ELIZA DRESSES UP FOR THE LADYBUG; by Roselyn Kirk; illustrated by Rhonda Seamons; Grandmother Publications, 24 pages; $5.95.
I have a suspicion that my granddaughter, who wears ladybug dresses, shirts and pants, is not alone in her love of the brightly colored beetles. Interest in ladybugs is high among kids, so Salt Lake City's own Roselyn Kirk has found a niche with this delightful book.
Kirk tells a story about a 5-year-old girl named Eliza, who moves from California to London and finds she doesn't like it because ladybugs are hard to find. Especially when it's cold. Her only comfort is a red and white dress with ladybugs all over it — including the buttons. She had a feeling that if she wore the dress she would find a ladybug.
One day her family takes her on a boat on the Thames River. They ride the underground train, called the tube, to the Embankment Station. She finds no ladybugs there, but she keeps looking, even on the boat.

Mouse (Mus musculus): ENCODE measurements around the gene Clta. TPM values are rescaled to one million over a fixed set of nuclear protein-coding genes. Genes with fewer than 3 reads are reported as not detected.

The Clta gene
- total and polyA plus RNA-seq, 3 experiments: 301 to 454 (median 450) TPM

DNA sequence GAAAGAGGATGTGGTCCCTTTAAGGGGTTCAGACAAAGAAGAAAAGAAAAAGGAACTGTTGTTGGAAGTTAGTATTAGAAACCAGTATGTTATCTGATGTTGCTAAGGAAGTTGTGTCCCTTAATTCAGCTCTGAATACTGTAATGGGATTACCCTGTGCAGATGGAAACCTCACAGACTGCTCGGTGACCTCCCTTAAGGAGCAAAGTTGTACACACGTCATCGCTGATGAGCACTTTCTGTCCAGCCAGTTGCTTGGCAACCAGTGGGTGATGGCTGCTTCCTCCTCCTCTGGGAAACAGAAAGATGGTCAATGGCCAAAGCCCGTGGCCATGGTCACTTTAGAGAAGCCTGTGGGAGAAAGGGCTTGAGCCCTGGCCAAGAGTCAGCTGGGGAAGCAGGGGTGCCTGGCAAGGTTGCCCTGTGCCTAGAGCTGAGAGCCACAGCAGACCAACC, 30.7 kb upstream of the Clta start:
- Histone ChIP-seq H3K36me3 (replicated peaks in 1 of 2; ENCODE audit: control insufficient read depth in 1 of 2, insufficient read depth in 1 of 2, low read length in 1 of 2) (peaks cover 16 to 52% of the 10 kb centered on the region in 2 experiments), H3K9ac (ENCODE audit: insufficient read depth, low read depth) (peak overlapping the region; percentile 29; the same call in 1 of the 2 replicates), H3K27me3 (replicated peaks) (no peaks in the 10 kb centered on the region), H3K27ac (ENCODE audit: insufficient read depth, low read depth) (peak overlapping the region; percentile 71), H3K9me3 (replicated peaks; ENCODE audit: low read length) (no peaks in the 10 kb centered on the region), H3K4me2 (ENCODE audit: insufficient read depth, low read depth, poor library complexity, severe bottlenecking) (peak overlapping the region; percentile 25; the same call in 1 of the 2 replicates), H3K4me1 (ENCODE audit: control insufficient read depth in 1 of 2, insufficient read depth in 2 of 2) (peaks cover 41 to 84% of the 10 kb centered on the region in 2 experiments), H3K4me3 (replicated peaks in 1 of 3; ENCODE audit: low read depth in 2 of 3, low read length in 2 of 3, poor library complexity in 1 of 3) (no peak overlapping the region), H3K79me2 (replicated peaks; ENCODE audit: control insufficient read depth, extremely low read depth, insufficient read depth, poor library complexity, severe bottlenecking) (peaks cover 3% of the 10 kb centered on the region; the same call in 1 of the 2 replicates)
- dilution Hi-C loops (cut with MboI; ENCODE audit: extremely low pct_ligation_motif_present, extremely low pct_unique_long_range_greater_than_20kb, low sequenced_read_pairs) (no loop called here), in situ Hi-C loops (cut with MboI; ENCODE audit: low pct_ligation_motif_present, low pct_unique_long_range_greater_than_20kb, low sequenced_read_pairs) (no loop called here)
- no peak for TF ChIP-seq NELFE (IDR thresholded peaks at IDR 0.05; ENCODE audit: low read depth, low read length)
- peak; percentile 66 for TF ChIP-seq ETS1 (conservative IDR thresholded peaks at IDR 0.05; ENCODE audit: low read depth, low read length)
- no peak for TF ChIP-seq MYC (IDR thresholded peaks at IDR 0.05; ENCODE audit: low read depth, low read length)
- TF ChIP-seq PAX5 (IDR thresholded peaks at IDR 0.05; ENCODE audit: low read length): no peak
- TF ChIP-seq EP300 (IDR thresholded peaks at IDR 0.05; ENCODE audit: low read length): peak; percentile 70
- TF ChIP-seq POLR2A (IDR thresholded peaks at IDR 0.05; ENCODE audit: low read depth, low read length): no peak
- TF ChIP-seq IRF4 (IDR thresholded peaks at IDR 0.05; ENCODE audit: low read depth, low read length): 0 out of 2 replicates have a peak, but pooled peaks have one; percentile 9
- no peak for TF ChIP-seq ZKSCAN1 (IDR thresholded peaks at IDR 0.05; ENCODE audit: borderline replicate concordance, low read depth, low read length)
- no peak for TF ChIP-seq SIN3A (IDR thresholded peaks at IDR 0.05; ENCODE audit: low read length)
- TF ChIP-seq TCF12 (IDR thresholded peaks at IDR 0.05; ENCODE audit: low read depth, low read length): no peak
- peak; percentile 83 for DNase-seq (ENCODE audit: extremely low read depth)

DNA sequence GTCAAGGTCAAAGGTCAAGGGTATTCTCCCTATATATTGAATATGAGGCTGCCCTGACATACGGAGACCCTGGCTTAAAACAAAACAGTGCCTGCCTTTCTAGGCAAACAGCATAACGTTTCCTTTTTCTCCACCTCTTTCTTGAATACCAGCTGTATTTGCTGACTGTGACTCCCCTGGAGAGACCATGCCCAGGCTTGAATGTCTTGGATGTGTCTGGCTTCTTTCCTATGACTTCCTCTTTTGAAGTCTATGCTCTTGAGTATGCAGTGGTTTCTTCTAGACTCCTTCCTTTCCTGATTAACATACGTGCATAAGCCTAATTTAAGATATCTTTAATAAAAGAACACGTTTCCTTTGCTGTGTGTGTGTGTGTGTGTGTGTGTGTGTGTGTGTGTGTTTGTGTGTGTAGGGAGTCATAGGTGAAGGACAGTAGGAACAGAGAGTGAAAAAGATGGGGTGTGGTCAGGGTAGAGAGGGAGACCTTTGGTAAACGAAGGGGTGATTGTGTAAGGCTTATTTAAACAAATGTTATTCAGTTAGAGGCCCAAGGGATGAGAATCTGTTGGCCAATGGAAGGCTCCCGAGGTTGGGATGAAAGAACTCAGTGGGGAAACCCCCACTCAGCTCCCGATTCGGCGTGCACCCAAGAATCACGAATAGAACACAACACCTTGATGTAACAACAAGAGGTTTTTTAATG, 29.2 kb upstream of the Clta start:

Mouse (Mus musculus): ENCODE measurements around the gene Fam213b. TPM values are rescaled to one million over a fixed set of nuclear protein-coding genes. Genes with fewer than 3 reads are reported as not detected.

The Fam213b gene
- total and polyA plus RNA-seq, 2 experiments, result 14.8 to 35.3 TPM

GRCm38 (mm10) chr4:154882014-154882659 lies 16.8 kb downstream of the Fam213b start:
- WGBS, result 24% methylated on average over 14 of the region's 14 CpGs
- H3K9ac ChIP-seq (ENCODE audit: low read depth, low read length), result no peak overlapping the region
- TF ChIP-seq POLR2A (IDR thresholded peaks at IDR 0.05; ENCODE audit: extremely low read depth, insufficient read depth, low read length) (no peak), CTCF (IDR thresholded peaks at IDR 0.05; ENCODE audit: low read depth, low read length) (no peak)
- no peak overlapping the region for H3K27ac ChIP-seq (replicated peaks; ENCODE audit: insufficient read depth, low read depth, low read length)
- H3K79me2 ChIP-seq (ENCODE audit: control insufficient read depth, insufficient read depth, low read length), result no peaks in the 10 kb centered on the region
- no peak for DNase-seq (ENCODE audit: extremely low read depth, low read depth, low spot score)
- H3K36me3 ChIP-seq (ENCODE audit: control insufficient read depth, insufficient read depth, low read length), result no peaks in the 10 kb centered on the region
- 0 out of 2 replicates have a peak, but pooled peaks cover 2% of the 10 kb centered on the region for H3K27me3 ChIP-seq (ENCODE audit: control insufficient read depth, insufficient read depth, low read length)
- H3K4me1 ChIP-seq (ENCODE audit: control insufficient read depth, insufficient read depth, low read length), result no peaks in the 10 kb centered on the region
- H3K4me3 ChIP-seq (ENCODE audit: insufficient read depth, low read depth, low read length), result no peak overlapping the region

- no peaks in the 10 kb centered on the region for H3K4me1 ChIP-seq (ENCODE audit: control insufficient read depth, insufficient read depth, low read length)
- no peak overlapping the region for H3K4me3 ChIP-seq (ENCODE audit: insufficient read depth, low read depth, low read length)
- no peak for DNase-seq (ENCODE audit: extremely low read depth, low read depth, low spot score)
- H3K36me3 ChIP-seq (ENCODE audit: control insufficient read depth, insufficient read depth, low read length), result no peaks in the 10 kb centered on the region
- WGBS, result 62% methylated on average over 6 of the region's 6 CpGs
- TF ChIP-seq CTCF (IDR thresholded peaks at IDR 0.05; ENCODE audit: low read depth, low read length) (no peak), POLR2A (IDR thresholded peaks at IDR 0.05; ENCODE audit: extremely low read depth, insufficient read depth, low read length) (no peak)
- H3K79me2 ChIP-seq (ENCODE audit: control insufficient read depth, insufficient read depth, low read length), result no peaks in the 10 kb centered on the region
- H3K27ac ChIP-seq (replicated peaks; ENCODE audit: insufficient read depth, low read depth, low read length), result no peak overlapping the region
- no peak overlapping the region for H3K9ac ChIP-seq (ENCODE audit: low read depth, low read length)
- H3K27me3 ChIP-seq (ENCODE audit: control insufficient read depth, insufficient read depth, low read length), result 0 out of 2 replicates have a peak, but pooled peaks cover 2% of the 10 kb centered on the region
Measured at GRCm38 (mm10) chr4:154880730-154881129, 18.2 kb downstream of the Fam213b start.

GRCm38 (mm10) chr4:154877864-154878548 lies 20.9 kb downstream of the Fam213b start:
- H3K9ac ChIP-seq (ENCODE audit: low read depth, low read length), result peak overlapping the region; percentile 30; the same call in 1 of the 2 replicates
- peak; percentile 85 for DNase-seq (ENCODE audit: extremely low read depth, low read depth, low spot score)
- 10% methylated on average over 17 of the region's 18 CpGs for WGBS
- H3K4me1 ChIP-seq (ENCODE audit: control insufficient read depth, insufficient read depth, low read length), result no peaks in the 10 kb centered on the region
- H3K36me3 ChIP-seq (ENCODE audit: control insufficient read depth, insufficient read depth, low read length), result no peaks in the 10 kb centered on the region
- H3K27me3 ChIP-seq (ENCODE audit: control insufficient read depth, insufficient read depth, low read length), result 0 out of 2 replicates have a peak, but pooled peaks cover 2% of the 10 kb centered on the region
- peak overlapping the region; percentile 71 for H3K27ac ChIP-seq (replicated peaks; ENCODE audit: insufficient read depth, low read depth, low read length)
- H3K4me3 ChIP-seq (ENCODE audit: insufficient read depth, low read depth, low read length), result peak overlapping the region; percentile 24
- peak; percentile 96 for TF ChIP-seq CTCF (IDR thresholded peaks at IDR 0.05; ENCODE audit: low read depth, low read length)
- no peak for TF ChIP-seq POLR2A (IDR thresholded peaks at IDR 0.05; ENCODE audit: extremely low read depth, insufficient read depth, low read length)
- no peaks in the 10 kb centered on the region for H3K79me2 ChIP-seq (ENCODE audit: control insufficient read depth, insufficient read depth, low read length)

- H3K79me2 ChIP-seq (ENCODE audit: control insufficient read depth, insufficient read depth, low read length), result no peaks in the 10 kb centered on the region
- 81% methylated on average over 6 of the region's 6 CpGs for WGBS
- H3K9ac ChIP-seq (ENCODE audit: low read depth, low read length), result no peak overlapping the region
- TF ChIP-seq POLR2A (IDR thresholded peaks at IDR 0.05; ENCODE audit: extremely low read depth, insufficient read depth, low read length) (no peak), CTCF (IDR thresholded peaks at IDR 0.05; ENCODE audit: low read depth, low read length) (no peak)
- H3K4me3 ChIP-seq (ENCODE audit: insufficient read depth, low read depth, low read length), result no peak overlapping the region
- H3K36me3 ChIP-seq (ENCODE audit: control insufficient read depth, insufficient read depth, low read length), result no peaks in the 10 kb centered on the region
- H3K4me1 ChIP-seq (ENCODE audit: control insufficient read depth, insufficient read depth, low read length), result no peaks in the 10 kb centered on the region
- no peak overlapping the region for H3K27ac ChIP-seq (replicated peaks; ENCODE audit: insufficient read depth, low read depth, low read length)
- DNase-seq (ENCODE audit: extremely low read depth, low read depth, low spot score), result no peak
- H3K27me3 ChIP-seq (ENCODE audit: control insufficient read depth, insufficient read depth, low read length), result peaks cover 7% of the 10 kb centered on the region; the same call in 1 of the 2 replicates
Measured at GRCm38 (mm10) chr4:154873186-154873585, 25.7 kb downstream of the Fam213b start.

In Greenwich, she looks some more — but no luck.
They climb the hill to see the clock where time is measured, but there are no ladybugs on the steep path. At the Maritime Museum, Eliza persuades her grandma to help her look some more. They search under benches and old cannons, but they find none. Finally, Grandma gets tired and sits on a bench while Eliza keeps looking.
Then she stops and asks herself, "Where would I disappear if I were a ladybug?"
Quickly, she decides she would hide in the flowers. So Eliza and Grandma look in each flowerbed on the way back to the boat. They search under daffodils, climbing rose bushes and tulip beds. But they find no ladybugs.
When they hear the boat horn blowing, they know they have to board.
Just then Eliza finds a ladybug under a huge purple pansy. It was the perfect hiding place.